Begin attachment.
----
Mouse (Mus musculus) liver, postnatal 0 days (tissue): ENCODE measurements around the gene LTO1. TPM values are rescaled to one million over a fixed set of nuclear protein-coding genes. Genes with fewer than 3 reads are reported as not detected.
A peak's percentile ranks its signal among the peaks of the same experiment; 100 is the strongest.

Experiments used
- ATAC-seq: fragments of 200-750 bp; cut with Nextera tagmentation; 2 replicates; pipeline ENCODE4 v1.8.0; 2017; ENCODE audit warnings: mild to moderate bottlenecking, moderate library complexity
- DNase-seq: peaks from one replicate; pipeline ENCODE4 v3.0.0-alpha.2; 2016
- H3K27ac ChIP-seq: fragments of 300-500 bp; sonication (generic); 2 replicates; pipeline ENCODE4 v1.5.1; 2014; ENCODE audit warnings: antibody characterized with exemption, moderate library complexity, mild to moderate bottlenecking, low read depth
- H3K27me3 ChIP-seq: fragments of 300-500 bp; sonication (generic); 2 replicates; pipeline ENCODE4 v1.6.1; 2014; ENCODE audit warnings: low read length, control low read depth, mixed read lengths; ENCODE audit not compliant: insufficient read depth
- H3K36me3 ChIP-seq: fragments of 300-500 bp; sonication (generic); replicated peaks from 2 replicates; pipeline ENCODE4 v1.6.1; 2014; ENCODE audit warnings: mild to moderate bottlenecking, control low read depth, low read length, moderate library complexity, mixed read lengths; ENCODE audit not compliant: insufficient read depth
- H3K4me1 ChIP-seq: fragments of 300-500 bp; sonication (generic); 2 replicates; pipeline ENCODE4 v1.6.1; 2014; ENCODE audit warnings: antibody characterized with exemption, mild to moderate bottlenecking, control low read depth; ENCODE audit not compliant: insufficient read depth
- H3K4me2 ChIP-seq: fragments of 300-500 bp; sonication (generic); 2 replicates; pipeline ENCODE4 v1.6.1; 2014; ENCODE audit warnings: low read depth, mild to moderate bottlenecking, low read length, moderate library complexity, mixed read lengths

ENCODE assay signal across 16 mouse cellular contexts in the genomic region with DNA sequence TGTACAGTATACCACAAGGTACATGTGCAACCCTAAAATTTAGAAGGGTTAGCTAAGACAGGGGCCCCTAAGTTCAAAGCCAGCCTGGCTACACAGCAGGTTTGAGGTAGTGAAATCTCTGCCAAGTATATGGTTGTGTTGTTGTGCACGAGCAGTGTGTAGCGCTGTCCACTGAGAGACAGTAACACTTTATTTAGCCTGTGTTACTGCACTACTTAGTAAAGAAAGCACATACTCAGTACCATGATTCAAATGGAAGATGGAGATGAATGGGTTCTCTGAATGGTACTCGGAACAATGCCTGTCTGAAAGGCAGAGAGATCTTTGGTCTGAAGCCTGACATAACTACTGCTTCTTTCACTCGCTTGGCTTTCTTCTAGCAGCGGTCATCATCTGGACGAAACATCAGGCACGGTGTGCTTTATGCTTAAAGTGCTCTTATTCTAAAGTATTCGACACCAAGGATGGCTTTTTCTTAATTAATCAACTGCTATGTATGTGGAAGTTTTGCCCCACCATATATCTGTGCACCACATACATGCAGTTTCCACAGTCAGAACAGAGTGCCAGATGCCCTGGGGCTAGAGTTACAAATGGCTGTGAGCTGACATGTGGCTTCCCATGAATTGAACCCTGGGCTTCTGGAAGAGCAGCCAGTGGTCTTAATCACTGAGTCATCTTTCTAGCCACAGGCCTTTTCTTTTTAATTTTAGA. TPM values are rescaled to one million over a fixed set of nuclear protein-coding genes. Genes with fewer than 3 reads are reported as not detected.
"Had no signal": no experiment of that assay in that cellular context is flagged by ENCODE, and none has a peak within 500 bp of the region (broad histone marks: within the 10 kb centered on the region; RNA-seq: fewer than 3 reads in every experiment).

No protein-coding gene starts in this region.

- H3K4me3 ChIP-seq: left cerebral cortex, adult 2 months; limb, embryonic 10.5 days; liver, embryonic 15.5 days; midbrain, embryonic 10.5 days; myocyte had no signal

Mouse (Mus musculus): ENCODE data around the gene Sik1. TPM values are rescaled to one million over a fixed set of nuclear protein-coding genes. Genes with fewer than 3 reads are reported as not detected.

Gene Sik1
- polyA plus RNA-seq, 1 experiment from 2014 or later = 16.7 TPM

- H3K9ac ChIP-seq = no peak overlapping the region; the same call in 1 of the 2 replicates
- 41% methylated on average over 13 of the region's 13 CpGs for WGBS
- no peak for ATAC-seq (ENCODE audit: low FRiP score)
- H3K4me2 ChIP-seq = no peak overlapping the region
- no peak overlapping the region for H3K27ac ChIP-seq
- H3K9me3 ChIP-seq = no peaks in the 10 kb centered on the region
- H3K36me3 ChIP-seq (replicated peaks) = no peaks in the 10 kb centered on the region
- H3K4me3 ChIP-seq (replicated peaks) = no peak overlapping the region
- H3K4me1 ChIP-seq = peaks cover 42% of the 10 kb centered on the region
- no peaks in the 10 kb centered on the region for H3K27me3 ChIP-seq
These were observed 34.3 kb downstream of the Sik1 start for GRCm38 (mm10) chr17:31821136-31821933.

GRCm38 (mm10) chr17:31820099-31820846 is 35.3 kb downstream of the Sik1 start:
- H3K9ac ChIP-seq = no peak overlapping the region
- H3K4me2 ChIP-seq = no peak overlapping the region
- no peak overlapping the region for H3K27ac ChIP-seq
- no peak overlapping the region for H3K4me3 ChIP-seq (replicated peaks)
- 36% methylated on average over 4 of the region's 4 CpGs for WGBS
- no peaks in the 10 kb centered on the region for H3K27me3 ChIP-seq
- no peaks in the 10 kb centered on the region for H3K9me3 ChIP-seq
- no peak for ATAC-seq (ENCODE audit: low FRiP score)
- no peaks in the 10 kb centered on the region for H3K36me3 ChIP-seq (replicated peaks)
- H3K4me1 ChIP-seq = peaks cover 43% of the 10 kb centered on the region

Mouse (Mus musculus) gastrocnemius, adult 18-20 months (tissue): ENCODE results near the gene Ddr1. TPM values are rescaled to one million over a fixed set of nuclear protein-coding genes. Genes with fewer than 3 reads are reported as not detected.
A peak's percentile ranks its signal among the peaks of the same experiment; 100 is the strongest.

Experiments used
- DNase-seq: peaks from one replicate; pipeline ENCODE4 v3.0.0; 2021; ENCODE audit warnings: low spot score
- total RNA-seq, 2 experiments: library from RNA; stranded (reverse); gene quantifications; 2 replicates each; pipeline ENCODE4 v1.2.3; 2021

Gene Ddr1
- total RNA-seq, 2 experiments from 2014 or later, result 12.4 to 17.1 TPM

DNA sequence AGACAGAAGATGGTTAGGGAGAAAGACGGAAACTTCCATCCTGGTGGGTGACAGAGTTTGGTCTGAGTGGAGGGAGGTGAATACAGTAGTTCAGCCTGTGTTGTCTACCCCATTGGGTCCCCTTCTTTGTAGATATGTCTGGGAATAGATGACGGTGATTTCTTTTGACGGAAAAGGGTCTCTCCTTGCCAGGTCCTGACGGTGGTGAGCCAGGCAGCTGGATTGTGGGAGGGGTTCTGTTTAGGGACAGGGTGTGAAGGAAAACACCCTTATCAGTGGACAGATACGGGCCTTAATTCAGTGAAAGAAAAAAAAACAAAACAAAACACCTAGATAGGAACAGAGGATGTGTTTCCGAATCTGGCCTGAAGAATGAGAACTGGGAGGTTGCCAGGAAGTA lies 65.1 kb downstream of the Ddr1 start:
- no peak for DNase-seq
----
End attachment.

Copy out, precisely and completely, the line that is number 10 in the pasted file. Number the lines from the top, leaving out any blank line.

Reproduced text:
- H3K4me2 ChIP-seq: fragments of 300-500 bp; sonication (generic); 2 replicates; pipeline ENCODE4 v1.6.1; 2014; ENCODE audit warnings: low read depth, mild to moderate bottlenecking, low read length, moderate library complexity, mixed read lengths